Jesus at Sight & Sound: A Review
In the beginning was the Word. And the Word was with God and the Word was God.
Nicodemus meets secretly with Jesus to discuss the oddities of faith - how can an old man be born again? Won't the Messiah come in power, as a warrior? What simple Passover lamb could be perfect enough to wipe out man's sin once and for all? A sacrifice like that would have to be perfect - like God himself...
This is not an easy story to tell. Most often the church will err on the side of holiness, painting the disciples and Jesus with clean, smooth strokes so that their flaws, their brokenness, and their humanity fade away. Other shows go too far in exploring that humanity, giving Jesus motivations that simply are not supported by the text.
But the storytellers at Sight and Sound do a pretty good job of getting that balance right. The character Jesus laughs, cries, and connects with his disciples, and his friends. Yet none of those relatable quirks takes away from his divinity or his mission.
Now, my husband and daughter are in the cast and we have many dear friends both on and behind the stage. So it's fair to say I'm about as biased as they come. But I also have a deep appreciation for the craft and want to see it done well. Knowing what all these amazing artists are capable of, my expectations can be very high.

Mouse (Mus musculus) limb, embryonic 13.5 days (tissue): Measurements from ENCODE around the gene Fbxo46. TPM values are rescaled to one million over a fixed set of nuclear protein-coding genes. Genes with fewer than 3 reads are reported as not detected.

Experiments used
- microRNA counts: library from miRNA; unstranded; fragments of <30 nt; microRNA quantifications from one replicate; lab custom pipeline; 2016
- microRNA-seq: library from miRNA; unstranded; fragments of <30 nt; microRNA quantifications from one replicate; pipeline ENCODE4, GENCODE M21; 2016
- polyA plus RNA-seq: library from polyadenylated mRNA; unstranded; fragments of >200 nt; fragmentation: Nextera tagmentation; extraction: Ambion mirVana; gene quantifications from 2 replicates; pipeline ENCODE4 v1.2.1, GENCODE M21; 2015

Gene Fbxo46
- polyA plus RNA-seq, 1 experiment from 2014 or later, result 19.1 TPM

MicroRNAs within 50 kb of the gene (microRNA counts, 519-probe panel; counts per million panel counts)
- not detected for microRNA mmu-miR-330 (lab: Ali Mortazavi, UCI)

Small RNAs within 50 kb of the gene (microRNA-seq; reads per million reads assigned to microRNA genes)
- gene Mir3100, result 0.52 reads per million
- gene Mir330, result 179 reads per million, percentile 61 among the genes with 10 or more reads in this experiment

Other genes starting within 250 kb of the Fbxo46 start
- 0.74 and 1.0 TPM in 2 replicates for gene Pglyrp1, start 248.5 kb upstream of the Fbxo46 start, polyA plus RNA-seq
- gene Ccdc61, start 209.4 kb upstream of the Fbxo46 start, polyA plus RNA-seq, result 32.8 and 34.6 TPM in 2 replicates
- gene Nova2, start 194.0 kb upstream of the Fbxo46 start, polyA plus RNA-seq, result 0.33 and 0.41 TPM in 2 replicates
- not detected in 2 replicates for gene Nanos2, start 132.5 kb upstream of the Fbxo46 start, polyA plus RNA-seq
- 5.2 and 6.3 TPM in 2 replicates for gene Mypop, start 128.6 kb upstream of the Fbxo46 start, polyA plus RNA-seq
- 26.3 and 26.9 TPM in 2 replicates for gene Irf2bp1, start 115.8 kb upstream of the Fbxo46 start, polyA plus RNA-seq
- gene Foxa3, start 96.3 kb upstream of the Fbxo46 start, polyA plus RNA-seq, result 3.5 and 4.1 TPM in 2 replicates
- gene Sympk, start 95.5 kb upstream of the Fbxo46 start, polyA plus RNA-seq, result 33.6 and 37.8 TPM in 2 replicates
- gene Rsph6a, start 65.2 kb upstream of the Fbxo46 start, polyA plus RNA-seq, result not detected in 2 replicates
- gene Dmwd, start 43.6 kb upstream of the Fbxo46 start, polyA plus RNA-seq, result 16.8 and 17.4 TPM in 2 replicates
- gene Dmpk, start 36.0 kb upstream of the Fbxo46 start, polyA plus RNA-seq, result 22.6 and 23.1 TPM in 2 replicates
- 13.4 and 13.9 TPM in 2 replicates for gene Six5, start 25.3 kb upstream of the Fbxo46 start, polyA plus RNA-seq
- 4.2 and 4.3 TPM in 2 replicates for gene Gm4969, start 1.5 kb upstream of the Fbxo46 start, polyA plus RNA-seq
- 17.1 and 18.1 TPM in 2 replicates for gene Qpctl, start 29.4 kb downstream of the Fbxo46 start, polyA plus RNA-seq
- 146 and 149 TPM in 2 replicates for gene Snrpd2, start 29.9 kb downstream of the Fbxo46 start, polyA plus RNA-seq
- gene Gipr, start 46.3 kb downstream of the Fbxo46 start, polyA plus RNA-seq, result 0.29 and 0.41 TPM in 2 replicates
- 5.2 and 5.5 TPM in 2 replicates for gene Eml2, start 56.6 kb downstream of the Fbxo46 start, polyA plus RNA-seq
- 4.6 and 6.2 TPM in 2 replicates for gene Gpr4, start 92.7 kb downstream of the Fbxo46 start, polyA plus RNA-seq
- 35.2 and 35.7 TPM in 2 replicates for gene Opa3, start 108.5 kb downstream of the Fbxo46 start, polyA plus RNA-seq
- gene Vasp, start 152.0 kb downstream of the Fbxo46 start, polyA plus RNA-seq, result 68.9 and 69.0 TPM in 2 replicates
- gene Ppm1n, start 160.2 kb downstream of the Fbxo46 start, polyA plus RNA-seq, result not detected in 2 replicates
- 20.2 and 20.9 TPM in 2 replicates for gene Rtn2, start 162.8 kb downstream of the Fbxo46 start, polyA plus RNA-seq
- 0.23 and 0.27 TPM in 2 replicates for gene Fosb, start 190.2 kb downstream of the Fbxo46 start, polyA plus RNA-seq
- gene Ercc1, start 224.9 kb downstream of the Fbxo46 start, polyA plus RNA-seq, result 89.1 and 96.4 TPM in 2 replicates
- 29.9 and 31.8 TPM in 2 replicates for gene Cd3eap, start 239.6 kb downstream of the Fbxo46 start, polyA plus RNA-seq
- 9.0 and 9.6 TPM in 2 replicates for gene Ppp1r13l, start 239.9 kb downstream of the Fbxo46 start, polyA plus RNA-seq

That being said, there are a few things I would have done differently. Moments I might have played up or down, depending on how the story speaks to me. But I'm not going to pick it apart here because that is the beauty of story and theatre specifically. What I might choose to feature could be picked apart by the next expert in town. There is always more story to tell. More layers to explore. More points of view to relate to.
One of my favorite moments is when Jesus washes the disciple's feet - specifically Judas. In the same way we oversimplify Jesus' divinity, it's easy to write Judas off as the villain. But before he betrayed, he was a friend. He had motivations and dreams. He had expectations for what the Messiah would do when he arrived.
Bottom line, I love seeing the words of Scripture come to life on stage and I love that the story doesn't end with the final curtain. We can read it again and again for ourselves and always find more story to tell.